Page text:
Shenhua dropped 1.5 percent to 23.15 yuan. China Coal Energy Co., the nation’s second-largest coal producer, slid 1.6 percent to 9.06 yuan. Datong Coal Industry Co., the third-biggest, slumped 6.1 percent to 30.87 yuan.
China’s coal companies have been ordered to keep prices of the fuel stable as the country faces the “heavy” task of managing inflation expectations, the National Development and Reform Commission said in a statement on June 25 after the market closed. The companies must not amend prices agreed on in their annual supply contracts, the top economic planner said.
Agricultural Bank Pricing
Agricultural Bank of China set a price range for the Shanghai part of its initial public offering that will allow it to raise as much as $20.1 billion, according to three people with knowledge of the matter.
“If IPO shares of the Agricultural Bank of China are priced below 3 yuan, that will be positive for the stock market as it raises less money than expected,” said Wang at Jingxi Investment Management. “It will ease investors’ concerns about frequent fundraising.”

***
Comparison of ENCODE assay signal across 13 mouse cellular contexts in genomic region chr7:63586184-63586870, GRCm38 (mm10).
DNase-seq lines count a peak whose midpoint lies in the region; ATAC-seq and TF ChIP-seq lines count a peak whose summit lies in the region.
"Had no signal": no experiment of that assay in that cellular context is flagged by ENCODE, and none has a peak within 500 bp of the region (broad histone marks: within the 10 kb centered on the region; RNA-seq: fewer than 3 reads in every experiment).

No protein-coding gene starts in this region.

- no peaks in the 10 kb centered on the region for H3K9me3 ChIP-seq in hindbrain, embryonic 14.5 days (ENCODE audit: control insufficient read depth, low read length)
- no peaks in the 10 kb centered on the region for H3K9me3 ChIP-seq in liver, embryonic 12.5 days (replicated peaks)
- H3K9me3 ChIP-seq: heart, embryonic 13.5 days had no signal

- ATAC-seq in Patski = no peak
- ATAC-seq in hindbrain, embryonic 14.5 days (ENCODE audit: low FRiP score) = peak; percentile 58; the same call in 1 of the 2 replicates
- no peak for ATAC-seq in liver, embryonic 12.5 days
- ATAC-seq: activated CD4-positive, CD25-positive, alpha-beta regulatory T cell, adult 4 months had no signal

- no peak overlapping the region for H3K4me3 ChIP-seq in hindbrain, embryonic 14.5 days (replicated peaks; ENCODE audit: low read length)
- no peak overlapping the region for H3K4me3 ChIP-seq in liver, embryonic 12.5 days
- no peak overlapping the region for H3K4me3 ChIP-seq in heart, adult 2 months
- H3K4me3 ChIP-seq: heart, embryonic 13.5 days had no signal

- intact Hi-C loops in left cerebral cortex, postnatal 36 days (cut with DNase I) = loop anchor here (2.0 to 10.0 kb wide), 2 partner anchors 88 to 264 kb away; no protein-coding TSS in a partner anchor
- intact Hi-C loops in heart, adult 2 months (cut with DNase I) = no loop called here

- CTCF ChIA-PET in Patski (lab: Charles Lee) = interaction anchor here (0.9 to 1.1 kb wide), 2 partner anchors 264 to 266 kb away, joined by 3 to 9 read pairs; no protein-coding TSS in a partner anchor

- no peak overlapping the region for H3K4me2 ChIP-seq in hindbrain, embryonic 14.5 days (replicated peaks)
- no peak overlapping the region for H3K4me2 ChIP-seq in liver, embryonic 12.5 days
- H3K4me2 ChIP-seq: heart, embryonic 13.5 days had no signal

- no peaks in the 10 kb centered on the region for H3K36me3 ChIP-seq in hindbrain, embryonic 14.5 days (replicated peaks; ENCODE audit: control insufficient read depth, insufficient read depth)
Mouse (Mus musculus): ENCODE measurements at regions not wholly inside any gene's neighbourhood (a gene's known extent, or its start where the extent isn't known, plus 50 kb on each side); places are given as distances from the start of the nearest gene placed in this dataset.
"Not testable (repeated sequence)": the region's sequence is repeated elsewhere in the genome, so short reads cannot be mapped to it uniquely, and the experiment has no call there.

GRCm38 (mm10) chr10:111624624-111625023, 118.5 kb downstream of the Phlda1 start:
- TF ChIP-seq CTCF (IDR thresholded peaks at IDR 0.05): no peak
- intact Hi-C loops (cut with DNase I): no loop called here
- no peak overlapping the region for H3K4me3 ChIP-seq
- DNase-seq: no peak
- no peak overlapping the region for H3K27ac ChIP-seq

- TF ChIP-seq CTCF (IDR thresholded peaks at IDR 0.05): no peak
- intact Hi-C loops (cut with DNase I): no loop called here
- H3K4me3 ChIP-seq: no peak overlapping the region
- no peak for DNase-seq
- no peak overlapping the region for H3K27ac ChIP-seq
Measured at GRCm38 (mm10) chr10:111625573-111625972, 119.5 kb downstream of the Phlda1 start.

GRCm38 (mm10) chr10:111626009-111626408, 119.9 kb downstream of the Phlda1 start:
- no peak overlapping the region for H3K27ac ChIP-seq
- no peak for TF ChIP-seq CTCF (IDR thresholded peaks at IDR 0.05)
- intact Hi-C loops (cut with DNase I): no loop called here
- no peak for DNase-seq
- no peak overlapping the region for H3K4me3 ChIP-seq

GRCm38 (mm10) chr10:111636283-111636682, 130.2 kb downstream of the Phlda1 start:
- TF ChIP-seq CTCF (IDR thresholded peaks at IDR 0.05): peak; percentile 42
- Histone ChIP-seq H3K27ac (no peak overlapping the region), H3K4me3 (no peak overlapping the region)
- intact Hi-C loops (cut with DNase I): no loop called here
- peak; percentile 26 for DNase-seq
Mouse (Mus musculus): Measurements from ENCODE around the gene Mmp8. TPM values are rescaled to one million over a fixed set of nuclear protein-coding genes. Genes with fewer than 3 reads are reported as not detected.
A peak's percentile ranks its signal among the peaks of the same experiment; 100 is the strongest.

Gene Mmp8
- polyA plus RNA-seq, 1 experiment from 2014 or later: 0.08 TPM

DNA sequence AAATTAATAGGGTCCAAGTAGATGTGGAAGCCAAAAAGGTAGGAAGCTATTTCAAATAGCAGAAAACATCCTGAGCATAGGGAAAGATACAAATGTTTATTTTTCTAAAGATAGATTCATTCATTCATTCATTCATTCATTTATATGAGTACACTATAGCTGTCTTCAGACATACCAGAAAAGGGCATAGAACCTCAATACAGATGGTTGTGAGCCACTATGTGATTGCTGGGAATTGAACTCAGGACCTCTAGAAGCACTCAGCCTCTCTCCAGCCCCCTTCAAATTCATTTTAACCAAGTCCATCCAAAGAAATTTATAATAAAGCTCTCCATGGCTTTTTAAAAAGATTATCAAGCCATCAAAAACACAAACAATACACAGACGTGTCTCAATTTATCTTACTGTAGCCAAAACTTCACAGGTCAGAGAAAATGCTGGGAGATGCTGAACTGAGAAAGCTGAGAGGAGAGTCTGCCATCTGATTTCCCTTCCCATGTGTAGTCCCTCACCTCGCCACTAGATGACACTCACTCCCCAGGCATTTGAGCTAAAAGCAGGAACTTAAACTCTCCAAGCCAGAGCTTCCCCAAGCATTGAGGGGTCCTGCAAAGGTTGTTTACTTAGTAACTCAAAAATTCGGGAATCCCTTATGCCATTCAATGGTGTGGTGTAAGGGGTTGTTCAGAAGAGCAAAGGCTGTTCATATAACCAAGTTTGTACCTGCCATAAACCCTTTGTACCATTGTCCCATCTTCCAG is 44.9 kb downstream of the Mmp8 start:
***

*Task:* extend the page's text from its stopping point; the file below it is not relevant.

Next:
Merchants Bank gained 1 percent to 13.52 yuan. China Citic Bank Corp., the banking unit of the nation’s largest investment company, added 2.3 percent to 5.82 yuan.
Taiwan is scheduled to sign its first trade treaty with China tomorrow, strengthening commercial ties with the fastest growing major economy and the island’s biggest trading partner and investment destination.
The following companies were among the most active in China’s markets. Stock symbols are in brackets after companies’ names.
Citic Securities Co. (600030 CH), China’s biggest listed brokerage, dropped 2.7 percent to 12.83 yuan. The brokerage said it plans to sell a 51 percent stake in its wholly owned unit China Asset Management Co.
Chongyi Zhangyuan Tungsten Industry Co. (002378 CH) dropped 3.5 percent to 27.89 yuan, the lowest since May 20, after the company said 8.6 million shares will become tradable on July 1.